“I think Connolly has reacted better previously to that kind of focus and abuse from defenders,” said Mannion, normally sharp as a bag of broken razor blades and a paragon of measured insight.
The moral, it would appear, is intimidation is okay — and it works. This would be fine if we were talking abut a boxing match, or a full-on MMA bout featuring Conor McGregor. If Connolly and Keegan took to the ring, I would watch with relish, but what has all this to do with FOOTBALL?
Diarmuid Connolly is a marked man in more ways than one, and the irony is he is an easy target precisely because he doesn’t take this treatment lying down. There has to be something wrong with that.
It might be fanciful but I think the message being sent out has ramifications far beyond sport. The message is life isn’t fair and only saps play by the rules. The bad guys do win too. Maybe Agent Machismo is reaching farther than we thought.
Ultimately this stuff isn’t good for the likes of Keegan either. Now if Mayo finally break their All-Ireland curse and he is playing he probably won’t give a damn what others think of him. But does he really want to be thought of as a destroyer, a man-marker trading on breaking the will of others?
One cannot help questioning the attitude and influence of the coaches and mentors down the years that that have fostered this approach. Lee Keegan is a great defender and I believe he would be a massive test for Connolly anyway.
Coaches and players will only draw back from nefarious practices when it is unprofitable to do so. Or they are properly punished.
This is why it all comes down to us: that’s us as players, coaches, fans, and parents and guardians, and the disparity between what what we preach about sport and what we actually practise.
We tell our children about fair play and all shake hands at the end but they can see perfectly well what is happening out there on the pitch. And encounter it when they cross the white line.
Respect the referee at all times, we say. Oh yeah, so why are daddy, mammy and my coach shouting their heads off at him every second week from overwrought stands and sidelines?
Who among us doesn’t ignore our own team’s transgressions while screaming blue murder when the opposition do something similar?
The elephant in the room here is the question of bravery, or as it is more euphemistically put, “heart”.
“Don’t let him push you around,” the coach shouts to the little 10-year-old corner forward being elbowed and needled off the ball by the husky corner back, “get stuck into him!”
There is another message implicit here: don’t be relying on the rules, waiting for the referee. Hit him back.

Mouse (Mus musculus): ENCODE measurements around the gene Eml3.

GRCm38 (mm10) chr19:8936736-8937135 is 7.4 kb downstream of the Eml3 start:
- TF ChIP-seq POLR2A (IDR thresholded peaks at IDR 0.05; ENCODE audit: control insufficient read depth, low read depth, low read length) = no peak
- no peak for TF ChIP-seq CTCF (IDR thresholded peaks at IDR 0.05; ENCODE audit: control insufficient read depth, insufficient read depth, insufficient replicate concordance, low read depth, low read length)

But then bravery comes in many forms. Is the abrasive enforcer any more doughty than Dublin’s Bernard Brogan, who only has eyes for the ball and takes the hits as he battles to get to it ahead of his man and hopefully swivel-hit another trademark point? It didn’t happen for Brogan on Sunday and he was subbed off, but you can guarantee that, if selected the next day, he will show for that ball, and bravely run that gauntlet again.
The phrase “in vino veritas” is a familiar one, but when playing sport, one’s true character, I would argue, is also sooner or later revealed. Sport lets you be yourself, only more so.
I am particularly interested in the role that sport can play in the formative years, and how, through it, one can learn not just about oneself, but how to deal with major life issues.
As Eric Cantona once put it, one must learn to play ze game.
That phrase “play the game” is great because it can also refer to the notion of appearing conform in order to get what we want out of the game. Getting away with stuff. And very often encouraged to do so by one-eyed coaches — and parents.
So, what do we do about all this? Again, I believe it’s down to us. We have to take a stand, or stands. Starting at the beginning. If your son’s or daughter’s coach is not doing right by them, let it be known, or change teams.
Referee, linesman or umpire, if things are getting out of hand on the sideline, warn the miscreants. If they persist, abandon the match. Lodge a complaint with their club, or with your governing body. It won’t go down well, and you’ll get an earful or two, but it won’t continue for long. Hang tough!
And surely referees should make better use of umpires and linesmen when trying to nail various culprits. Save the Omerta for the baddies.
Sport is all about winning, but there’s a good way to win and a bad way. And the bad way won’t work for long. Not if you want to really be the best.
Watching my children’s GAA and soccer matches week on week, I am seeing the present and the future, and it is not always pretty. There’s thrills, spills and entertainment aplenty, but there’s also levels of hacking, fouling and abuse of referees that can still genuinely shock.
The emphasis too early on winning at all costs, and the fear losing engenders, is stifling creativity and killing skill and self-expression.
Coaches and players are often the last ones to want or accept changes to their sport that might actually help the skilful player to thrive, but let us continue to try to fight the darker forces in our character that would blight our efforts to be the best people we can be.
And redouble our efforts to strive for sporting contests hard, unflinching, but fair.
— Enda Sheppard